The last things I would like to mention about Follow the Liter is that rounds are shorter than Scavenge, a good thing, and that rounds are potentially more balanced because each team is required to run the same gauntlet as the opposition. Furthermore, mistakes are more harshly punished. A failed gank on any single patch of cans means two to three guaranteed points for the survivors and an additional forty to sixty seconds on the clock. Likewise, destroying cans, either as spitter or by tricking survivors into shooting them, bears greatly increased consequences, as survivors are unable to switch tacks for new cans, but must wait in agony for the destroyed to respawn, time ticking away all the while.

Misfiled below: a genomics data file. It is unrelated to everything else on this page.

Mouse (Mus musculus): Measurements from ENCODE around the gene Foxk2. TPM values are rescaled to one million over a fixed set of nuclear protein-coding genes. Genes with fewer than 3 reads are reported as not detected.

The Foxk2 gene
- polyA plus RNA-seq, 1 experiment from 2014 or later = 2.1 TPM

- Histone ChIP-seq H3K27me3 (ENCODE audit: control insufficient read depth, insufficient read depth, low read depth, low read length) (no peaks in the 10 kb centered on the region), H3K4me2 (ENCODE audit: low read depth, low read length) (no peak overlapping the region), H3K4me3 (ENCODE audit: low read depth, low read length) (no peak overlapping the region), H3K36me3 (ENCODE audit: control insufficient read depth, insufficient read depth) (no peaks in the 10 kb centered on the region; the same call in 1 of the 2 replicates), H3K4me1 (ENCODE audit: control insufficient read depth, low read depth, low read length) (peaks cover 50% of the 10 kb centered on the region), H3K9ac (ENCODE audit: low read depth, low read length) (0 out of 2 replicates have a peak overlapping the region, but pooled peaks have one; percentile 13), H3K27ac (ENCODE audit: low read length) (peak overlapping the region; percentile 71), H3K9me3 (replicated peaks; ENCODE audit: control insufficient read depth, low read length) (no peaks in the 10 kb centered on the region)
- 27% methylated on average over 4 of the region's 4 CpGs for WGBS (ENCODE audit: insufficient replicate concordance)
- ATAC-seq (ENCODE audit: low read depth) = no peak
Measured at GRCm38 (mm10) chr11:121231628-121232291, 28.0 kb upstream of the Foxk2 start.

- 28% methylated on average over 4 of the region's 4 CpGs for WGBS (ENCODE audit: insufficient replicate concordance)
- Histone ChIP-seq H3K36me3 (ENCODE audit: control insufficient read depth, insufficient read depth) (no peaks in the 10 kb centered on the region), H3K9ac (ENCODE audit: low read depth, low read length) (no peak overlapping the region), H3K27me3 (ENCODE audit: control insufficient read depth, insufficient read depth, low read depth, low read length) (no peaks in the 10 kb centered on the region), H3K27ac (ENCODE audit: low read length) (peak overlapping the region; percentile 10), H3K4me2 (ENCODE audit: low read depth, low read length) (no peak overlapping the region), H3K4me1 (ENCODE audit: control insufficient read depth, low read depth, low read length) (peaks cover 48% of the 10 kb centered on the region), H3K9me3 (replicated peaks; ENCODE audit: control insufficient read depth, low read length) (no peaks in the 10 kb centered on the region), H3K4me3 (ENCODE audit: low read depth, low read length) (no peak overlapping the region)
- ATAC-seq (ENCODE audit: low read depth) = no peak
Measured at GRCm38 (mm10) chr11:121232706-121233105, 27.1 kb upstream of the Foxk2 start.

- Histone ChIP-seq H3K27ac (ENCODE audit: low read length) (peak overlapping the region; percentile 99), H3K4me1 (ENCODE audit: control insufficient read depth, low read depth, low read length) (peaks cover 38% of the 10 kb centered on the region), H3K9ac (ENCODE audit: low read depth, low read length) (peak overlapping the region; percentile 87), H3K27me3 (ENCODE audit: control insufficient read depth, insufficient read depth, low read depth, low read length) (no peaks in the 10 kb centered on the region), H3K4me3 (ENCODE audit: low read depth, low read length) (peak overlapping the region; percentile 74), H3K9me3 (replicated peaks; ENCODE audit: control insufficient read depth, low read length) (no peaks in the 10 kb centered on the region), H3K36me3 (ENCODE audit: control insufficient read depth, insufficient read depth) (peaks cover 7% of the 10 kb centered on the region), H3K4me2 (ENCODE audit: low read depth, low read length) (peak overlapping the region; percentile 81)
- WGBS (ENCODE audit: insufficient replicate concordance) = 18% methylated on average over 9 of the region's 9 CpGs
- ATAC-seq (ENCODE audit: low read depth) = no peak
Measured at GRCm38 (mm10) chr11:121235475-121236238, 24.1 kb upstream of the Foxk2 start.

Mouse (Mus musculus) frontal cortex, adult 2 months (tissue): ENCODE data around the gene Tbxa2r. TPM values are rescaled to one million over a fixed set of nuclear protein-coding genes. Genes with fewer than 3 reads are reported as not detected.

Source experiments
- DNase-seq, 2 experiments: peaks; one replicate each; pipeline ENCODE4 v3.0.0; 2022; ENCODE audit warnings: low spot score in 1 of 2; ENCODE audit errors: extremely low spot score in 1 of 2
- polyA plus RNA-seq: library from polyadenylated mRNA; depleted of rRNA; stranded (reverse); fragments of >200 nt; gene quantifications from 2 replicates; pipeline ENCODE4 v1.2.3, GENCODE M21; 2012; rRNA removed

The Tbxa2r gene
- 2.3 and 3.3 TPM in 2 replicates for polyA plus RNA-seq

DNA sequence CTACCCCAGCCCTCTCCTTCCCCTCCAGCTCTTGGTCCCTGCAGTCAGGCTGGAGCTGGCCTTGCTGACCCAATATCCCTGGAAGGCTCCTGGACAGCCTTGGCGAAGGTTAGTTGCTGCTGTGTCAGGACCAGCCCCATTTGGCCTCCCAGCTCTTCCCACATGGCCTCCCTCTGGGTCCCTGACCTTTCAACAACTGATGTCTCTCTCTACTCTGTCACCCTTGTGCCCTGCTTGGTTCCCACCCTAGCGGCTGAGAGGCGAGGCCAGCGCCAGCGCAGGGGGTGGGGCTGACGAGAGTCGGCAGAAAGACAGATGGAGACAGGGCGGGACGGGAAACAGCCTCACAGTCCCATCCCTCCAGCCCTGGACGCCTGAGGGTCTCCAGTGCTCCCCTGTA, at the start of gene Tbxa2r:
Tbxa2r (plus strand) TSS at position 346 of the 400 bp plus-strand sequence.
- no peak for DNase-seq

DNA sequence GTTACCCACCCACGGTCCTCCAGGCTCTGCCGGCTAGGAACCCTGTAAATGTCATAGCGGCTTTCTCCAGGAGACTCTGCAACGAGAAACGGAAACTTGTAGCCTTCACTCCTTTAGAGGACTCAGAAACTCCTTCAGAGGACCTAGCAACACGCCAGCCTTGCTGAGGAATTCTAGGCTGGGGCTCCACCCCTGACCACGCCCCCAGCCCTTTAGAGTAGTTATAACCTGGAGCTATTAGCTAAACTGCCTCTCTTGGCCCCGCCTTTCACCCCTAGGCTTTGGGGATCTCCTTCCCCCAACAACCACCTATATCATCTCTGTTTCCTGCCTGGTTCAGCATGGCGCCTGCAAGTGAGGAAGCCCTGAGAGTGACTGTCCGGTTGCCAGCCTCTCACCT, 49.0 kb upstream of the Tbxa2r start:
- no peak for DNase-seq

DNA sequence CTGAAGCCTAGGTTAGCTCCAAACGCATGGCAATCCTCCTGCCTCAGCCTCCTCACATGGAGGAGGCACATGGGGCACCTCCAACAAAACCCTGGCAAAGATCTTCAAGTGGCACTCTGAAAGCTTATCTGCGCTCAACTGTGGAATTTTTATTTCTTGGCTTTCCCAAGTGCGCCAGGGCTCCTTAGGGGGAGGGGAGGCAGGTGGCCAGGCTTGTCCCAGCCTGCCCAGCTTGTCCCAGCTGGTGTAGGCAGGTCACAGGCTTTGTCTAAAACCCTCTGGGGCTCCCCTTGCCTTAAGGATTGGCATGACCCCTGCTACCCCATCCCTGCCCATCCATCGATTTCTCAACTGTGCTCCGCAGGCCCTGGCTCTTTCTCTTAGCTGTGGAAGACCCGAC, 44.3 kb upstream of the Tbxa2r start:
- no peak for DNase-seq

For one main reason, I never played much Versus: I didn't feel as though my attempts as an infected had any impact on the survivors' progress. Versus is where the L4D elite go to play. Many players are so good at playing survivors, a less-than-perfect attack from an infected is swept easily aside. An infected team must perform flawless ganks to even remotely impact the opposing team.

Far more importantly, though, is the emotion derived from versus. As infected, a botched attack accomplishes nothing and is frustrating. One reason for this is because any damage dealt can be readily healed away with pills or a health pack. Suppose an infected player deals forty damage to a survivor before getting killed. The player may have even downed the survivor. No worries. The survivor just pops some pills or wraps up his wounds real fast. No harm done. All that effort, if not, in fact, wasted, feels wasted. Sure, that survivor wont be able to use his or health pack later on which may eventually cause trouble, but the present feeling of the infected is one of disappointment and failure. In my opinion, healing in Versus is a handicap, achieving not much more than to prolong deserved victory.